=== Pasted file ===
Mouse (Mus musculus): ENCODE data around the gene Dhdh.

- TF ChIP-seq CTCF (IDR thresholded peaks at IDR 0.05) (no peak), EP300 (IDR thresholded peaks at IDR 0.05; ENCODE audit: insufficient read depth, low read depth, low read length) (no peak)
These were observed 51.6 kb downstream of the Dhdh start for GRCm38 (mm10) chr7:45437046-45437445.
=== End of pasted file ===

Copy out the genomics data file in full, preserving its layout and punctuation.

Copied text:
Mouse (Mus musculus): ENCODE data around the gene Dhdh.

- TF ChIP-seq CTCF (IDR thresholded peaks at IDR 0.05) (no peak), EP300 (IDR thresholded peaks at IDR 0.05; ENCODE audit: insufficient read depth, low read depth, low read length) (no peak)
These were observed 51.6 kb downstream of the Dhdh start for GRCm38 (mm10) chr7:45437046-45437445.